They won’t tell me who’s who, but this much is clear: The State Department sent its citizens to the Rafah crossing without having secured any agreement from anyone that they could cross. In the same e-mail, the State Department official says, “I have encouraged Consular Affairs not to issue any additional statements advising of opportunities to cross Rafah until we have a clear ‘yes’ from all three actors.”
How was that not the policy before?
(When asked by MSNBC to verify the above email exchange, a State Department spokesperson said in an email, "Due to privacy considerations, we are not able to comment on specific cases, but we have made thousands of phone calls and sent thousands of emails to U.S. citizens in Gaza, their immediate family members, and their loved ones who are inquiring with us on their behalf." )
During that Thursday news conference, Miller, the State Department spokesperson, acknowledged, “As you know, there have been times when we thought that the gates were going to open and we sent messages to American citizens, telling them that it was possible it was going to open, and so if they could make it safely there they should consider doing so. And each of those times, we unfortunately weren’t — the gate didn’t actually open, for the reasons I just articulated.”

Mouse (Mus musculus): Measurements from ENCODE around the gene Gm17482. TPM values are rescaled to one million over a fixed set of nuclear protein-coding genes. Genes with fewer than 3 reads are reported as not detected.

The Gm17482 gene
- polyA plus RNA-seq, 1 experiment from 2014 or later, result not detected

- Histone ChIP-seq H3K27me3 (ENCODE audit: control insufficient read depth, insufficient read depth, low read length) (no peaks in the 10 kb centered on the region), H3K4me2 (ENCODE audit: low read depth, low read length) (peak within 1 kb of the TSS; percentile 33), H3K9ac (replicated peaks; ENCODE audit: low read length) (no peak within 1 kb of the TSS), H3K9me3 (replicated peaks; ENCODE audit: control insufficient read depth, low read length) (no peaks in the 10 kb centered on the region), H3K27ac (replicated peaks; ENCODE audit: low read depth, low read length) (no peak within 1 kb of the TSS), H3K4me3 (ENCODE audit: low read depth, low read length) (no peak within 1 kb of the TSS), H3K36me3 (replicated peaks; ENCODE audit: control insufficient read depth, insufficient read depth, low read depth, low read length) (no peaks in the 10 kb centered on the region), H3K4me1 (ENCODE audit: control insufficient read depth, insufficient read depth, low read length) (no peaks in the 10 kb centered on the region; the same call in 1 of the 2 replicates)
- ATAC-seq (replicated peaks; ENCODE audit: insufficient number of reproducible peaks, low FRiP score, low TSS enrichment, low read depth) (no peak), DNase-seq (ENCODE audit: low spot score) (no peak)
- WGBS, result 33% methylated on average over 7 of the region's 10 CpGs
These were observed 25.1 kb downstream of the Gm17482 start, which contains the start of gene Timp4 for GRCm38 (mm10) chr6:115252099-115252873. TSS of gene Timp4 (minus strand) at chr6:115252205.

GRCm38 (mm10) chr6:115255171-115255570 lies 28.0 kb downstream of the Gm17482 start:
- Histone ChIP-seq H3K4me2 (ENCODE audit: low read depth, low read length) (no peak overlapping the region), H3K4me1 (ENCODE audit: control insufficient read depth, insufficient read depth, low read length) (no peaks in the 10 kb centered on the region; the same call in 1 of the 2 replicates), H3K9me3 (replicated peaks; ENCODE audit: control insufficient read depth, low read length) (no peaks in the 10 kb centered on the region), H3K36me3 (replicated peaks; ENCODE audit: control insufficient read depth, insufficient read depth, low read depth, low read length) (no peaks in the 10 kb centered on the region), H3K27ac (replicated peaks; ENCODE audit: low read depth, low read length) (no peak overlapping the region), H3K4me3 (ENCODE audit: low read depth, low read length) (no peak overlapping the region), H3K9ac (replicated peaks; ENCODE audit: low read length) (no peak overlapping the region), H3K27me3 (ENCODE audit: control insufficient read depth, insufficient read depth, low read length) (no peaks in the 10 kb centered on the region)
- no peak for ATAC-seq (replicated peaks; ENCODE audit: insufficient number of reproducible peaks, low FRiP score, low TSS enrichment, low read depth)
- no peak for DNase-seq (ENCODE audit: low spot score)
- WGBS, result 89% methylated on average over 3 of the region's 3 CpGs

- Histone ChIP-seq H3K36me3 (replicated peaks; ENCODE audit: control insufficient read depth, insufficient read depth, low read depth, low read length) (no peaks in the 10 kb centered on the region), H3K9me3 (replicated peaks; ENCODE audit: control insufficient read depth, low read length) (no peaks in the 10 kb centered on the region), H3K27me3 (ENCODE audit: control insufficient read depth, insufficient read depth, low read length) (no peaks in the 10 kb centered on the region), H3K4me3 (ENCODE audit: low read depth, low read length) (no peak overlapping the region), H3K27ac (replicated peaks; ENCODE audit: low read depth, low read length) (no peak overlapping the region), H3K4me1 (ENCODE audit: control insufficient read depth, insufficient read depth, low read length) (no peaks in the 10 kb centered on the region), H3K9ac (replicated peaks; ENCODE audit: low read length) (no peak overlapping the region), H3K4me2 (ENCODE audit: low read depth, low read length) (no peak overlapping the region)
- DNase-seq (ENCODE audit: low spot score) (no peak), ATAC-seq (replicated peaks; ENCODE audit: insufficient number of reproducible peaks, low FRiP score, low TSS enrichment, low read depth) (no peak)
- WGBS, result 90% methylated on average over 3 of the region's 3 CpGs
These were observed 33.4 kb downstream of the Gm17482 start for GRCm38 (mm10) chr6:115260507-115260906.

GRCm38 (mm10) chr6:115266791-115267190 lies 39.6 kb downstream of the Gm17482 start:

For two weeks, the Okal family has been sheltering in a single-family home in Rafah with 40 other people, many of them strangers. According to reports from Abood, they currently live off canned tuna and fava beans, but with each passing day, it’s been more difficult to find food. They’re out of cooking oil, so they can’t have hot meals. Their primary need is clean drinking water. The last time they ran out of drinking water, they relied on saltwater to stay hydrated for a whole day. Their current supply of drinking water was expected to run out Friday night, and they didn’t know what they’d drink Saturday.
Yousef’s not sleeping. Abood tells me Yousef used to only wake up at the sound of a nearby airstrike or bombing, but now, even in moments of relative calm, he wakes up screaming in the middle of the night from night terrors.
In an audio message he shared with me Thursday, Abood said there’d been three airstrikes within 900 feet of their home. Last week, a nearby airstrike blew out windows and doors where they’re staying. All the walls are cracked.
Whether it’s from an airstrike, hunger, dehydration or sickness, the Okals and hundreds of other U.S citizens in Gaza might not make it out alive. Understandably, as Abood put it, they feel “hopeless and abandoned.”
Speaking of Americans trapped in Gaza, Miller said at Thursday’s news conference that “we are going to stay in touch with them, let them know we’re working on it. And as soon as we have an update about the — them actually being able to make it through the crossing into Egypt, we will send them that update.”
The administration’s priorities are backward. A citizen is a citizen, and when it comes to the U.S.’s responsibility in helping them, it should not matter which side of the wall in this conflict they are on. Biden and Secretary of State Antony Blinken should have no bigger priority than bringing all Americans — those held hostage in Gaza and those trapped in Gaza — home safely. If not, I fear we are barreling towards the unconscionable: that an American-made weapon paid for by American taxpayer dollars may be fired by Israel and kill American citizens."